Sonny Rollins – Solo Album (1985)
I was going to find a
good funny review of Lou Reed’s Metal Machine Music and swap out the words to fit this one since that’s the obvious comparison – this one has also garnered some ardent defenders. (Brian Eno’s Thursday Afternoon also sprang to mind since it was released that same year, but there’s undeniable and actual effort put into this one and the live audience cheering throughout suggests it’s not meant to be taken as background music.) But I don’t think that or this is worth my time; for those who don’t know, Sonny Rollins solos for 56 minutes non-stop with nothing prepared and no one else helping out. Which doesn’t sound appealing at all: it’s no coincidence that he’s worked with many a great musician to make great music (Bob Cranshaw, Max Roach, Red Garland, Jack DeJohnette, to name a few), and for anyone curious of the improvisational ability of one of the greatest saxophonists of all time (even if he didn’t inspire rock music like Coltrane or Coleman did), one need only take the time to listen to 3 minutes of any of his many albums – take your pick, he had many to choose from.
Sonny Rollins – Falling in Love With Jazz (1990)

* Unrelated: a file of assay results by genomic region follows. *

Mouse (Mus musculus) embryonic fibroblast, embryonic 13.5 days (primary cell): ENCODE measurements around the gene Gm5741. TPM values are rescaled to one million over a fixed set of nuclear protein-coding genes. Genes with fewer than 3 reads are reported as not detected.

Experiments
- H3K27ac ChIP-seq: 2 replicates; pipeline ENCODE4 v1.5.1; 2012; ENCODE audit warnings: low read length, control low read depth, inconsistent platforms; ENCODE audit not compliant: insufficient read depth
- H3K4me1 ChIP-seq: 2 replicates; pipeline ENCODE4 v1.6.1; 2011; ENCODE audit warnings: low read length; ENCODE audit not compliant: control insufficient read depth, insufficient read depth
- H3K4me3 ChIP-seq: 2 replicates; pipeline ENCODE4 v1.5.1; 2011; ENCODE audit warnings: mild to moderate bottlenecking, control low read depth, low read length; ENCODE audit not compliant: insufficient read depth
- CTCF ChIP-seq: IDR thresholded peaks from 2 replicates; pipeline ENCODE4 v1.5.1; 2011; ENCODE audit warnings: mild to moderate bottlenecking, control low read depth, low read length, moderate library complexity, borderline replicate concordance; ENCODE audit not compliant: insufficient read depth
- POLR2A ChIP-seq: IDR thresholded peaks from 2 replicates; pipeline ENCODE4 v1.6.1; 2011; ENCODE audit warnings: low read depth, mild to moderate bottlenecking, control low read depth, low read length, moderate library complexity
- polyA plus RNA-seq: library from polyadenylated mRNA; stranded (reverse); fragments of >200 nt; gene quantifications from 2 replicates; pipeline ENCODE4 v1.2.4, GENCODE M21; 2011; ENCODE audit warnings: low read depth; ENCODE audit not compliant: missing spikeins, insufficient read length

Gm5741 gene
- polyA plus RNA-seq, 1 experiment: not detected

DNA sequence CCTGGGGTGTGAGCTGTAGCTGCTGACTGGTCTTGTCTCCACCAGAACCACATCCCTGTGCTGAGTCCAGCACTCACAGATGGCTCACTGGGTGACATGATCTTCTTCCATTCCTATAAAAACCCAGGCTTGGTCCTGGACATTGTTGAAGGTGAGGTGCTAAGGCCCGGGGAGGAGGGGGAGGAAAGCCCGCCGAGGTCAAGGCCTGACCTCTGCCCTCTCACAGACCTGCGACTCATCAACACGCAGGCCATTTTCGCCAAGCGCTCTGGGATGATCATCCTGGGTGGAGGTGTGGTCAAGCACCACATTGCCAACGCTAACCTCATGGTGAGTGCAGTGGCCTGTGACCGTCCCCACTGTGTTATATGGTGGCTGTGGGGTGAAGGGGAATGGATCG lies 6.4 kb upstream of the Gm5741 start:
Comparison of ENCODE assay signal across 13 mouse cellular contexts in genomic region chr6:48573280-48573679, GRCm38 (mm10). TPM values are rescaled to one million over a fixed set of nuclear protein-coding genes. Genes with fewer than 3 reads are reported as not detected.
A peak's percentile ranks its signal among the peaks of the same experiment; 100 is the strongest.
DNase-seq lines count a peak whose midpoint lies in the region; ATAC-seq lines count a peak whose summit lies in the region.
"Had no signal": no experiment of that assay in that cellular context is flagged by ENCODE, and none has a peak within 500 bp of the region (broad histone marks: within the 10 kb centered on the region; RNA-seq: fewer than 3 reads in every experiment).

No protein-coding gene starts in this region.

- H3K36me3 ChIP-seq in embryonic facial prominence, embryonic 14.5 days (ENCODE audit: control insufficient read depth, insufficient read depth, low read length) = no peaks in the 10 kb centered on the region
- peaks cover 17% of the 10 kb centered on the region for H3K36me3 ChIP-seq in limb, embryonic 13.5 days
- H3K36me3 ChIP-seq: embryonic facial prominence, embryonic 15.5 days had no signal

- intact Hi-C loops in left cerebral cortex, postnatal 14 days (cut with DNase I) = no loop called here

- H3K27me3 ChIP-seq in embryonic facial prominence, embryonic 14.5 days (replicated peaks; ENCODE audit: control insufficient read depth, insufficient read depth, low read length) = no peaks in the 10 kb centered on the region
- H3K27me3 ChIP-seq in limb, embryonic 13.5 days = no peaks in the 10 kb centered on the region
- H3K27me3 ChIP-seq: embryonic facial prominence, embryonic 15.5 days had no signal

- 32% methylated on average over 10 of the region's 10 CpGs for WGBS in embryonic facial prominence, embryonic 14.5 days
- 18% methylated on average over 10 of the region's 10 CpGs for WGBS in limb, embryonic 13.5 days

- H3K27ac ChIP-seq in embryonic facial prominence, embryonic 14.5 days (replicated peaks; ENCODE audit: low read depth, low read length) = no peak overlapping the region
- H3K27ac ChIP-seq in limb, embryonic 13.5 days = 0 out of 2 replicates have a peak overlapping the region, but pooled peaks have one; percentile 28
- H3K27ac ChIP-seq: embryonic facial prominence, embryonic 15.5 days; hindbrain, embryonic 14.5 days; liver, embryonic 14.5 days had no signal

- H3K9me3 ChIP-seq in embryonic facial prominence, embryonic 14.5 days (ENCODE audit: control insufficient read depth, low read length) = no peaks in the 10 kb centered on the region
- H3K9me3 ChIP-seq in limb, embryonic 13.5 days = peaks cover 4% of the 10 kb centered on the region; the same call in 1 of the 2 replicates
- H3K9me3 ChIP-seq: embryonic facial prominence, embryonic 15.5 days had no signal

Better than Dancing in the Dark because there are no duds this time around, and more importantly, because Jack DeJohnette (a.k.a. God #2; guess who’s the first) replaces Marvin Smith on drums. That being said, he does split drum duty with Jeff Watts for “For All We Know” and “I Should Care” (with neither of them on “Little Girl Blue”), and the difference is noticeable, to say the least. I empathetically disagree with All Music’s Scott Yanow review that criticizes Brandon Marsalis’ contributions to the album, “Unfortunately Marsalis makes the fatal error of trying to imitate Rollins (instead of playing in his own musical personality) and he gets slaughtered.” I don’t think that was the intention at all, rather, simply providing some lovely counterpoint to Sonny Rollins’ phrases in both “For All We Know” and “I Should Care” (it’s not like he’s soloing and attempting to imitate Rollins). Elsewhere, you won’t notice that either Jerome Harris or Bob Cranshaw are on electric bass thanks to the engineering until the closer, the only track on the proper album that’s a Rollins original. It just sounds out of place, with Cranshaw’s bass blurts sounding like something else. (And even DeJohnette sounds a bit unsure of what to do during Rollins’ solo; his drumming is both intrusive and stilted.) But the best song is “Tennessee Waltz,” which Rollins takes so much care in for his solo (over twinkly stars provided by the rest of the band) that it made me fall in love with the standard all over again.